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Peugeot announces sports car comeback

WEC

13 Nov 2019

Credit: Julien Crosnier/DPPI/PSA Group Media

Peugeot will return to the top-level of sports car racing in 2022 following the introduction of the new ‘Hypercar’ regulations which will supersede LMP1 in the World Endurance Championship.

Its return to the WEC will mark the first time the company has competed in motorsport with a factory-backed effort since 2018 when it supported Team Hansen in the World Rallycross championship and competed in the Dakar rally with an in-house team.

“I am very excited to mobilise the talents of my motorsport teams and I am confident that they will once again demonstrate their rage to win with this new challenge,” said Jean Marc Finot, director of PSA Motorsport. “The experts of our organisation, enriched by their experiences in the FIA ​​championships, will continue to give the best of themselves to win the teams financed by the brands of our Group.”

Peugeot previously competed in sports car racing in the 1990s, 2000s, and early 2010s, achieving great success. It won the final World Sports Car Championship season in 1992 – a year it also won at the 24 Hours of Le Mans. Peugeot repeated the feat in 2009, beating the dominant Audi team in the French Classic, ending a five-year run of success at the race for the German company.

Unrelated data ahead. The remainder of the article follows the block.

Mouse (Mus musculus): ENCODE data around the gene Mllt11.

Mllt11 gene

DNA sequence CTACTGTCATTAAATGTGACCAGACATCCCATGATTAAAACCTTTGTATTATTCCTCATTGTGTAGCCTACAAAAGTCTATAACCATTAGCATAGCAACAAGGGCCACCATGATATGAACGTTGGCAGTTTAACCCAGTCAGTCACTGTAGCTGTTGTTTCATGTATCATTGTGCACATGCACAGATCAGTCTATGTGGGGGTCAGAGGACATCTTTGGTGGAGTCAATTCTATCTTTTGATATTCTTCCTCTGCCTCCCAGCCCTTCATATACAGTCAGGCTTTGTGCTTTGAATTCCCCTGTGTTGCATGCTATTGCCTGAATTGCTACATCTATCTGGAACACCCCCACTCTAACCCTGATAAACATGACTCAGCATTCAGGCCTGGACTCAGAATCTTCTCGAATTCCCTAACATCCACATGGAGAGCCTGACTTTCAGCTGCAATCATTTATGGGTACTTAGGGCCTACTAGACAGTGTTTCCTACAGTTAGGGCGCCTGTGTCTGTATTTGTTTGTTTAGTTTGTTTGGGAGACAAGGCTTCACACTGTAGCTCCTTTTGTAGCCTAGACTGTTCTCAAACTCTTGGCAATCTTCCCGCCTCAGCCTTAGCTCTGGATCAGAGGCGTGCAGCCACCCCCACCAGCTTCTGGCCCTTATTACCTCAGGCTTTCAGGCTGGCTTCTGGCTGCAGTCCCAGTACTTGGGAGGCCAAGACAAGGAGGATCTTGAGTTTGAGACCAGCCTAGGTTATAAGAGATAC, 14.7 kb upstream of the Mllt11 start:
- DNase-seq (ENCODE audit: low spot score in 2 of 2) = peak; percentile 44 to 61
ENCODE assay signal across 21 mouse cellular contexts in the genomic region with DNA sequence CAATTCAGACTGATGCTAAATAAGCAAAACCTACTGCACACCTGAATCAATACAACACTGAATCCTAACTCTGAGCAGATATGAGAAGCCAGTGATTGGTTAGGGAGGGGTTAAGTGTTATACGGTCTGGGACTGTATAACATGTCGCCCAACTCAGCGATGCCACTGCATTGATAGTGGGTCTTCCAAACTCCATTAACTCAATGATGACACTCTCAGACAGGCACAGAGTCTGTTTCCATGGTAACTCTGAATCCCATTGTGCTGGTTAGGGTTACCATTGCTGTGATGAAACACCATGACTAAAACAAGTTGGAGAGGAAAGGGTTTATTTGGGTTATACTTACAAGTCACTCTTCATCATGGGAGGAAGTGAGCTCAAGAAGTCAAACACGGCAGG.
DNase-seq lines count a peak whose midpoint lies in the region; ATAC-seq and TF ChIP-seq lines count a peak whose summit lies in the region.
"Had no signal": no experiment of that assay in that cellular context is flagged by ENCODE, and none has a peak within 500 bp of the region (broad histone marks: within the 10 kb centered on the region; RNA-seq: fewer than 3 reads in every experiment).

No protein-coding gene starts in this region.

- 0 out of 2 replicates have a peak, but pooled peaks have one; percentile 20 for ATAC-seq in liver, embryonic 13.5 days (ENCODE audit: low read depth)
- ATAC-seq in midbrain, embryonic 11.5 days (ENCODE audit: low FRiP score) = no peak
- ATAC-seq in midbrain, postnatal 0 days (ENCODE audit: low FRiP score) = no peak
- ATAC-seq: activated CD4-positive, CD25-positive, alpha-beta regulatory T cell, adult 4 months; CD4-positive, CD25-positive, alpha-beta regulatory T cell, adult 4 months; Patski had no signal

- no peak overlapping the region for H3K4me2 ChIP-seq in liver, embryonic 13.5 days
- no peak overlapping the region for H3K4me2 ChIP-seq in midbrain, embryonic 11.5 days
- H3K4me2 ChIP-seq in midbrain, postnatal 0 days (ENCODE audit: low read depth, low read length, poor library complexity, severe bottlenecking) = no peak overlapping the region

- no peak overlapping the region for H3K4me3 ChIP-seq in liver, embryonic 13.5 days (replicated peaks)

Peugeot was set to compete in the 2012 version of its 908 prototype before it withdrew weeks before the season began – Credit: PSA Group Media

After that Peugeot raced in the precursor to the WEC, the Intercontinental Le Mans Cup, in 2010 and 2011 where the factory team won the competition in both years and claimed eight out of 10 race victories across both seasons. It was set to take part in the inaugural WEC season in 2012 with a hybrid version of its 908 LMP1 prototype (above), but the company pulled the plug on the programme two months before the start of the season due to economic reasons.

Its return to top-level sports car racing will once again be with a hybrid car, built to the new lower-cost, production-based rules that are set to replace LMP1 regulations from the 2020-21 season.

Toyota and Aston Martin are to other manufacturers that have affirmed their commitment to the WEC once the new rules come in, while independent outfits ByKolles and Scuderia Cameron Glickenhaus. Ferrari, Ford, and McLaren are also thought to be interested, but have yet to confirm any involvement.

Peugeot has said that it will reveal further details of its sports car return in early 2020.

Peugeot in action in the 2011 6 Hours of Spa – Credit: Julien Crosnier/DPPI/PSA Group Media